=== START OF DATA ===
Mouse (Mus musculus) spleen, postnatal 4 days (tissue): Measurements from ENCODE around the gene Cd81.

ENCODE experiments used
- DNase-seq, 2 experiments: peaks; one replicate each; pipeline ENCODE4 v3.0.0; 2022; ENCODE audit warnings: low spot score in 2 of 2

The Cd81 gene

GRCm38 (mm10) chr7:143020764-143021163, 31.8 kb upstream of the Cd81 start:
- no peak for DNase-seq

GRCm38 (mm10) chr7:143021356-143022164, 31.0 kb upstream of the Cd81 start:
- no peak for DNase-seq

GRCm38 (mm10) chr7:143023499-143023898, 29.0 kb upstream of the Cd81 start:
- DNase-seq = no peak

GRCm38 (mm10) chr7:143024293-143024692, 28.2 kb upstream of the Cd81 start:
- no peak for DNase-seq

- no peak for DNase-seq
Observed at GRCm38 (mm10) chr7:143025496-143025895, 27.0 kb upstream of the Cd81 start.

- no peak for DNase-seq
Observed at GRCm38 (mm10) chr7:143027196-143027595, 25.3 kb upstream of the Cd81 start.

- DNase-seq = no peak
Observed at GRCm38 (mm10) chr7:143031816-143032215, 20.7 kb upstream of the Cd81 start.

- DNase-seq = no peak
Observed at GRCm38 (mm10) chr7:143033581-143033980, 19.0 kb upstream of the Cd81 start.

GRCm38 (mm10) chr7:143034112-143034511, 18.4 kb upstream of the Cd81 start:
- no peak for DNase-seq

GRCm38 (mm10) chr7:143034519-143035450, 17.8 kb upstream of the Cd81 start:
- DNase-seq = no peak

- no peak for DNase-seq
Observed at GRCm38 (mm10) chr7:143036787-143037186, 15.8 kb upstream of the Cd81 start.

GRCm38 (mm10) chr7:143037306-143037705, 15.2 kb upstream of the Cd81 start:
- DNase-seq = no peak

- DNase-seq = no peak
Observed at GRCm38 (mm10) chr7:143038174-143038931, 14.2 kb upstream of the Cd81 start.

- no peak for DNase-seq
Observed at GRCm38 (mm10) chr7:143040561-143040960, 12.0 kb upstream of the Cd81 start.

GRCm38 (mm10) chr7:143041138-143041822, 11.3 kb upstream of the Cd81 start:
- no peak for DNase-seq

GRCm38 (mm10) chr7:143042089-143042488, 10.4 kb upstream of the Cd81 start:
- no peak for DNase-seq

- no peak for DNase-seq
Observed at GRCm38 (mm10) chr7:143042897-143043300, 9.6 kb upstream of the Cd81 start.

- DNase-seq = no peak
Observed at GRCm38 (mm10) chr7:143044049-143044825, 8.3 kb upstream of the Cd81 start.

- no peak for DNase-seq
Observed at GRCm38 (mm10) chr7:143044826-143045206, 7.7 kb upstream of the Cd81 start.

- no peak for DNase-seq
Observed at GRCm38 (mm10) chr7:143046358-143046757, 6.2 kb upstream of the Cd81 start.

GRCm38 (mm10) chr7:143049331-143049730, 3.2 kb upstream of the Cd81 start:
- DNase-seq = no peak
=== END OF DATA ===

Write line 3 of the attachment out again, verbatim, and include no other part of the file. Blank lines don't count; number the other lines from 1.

- DNase-seq, 2 experiments: peaks; one replicate each; pipeline ENCODE4 v3.0.0; 2022; ENCODE audit warnings: low spot score in 2 of 2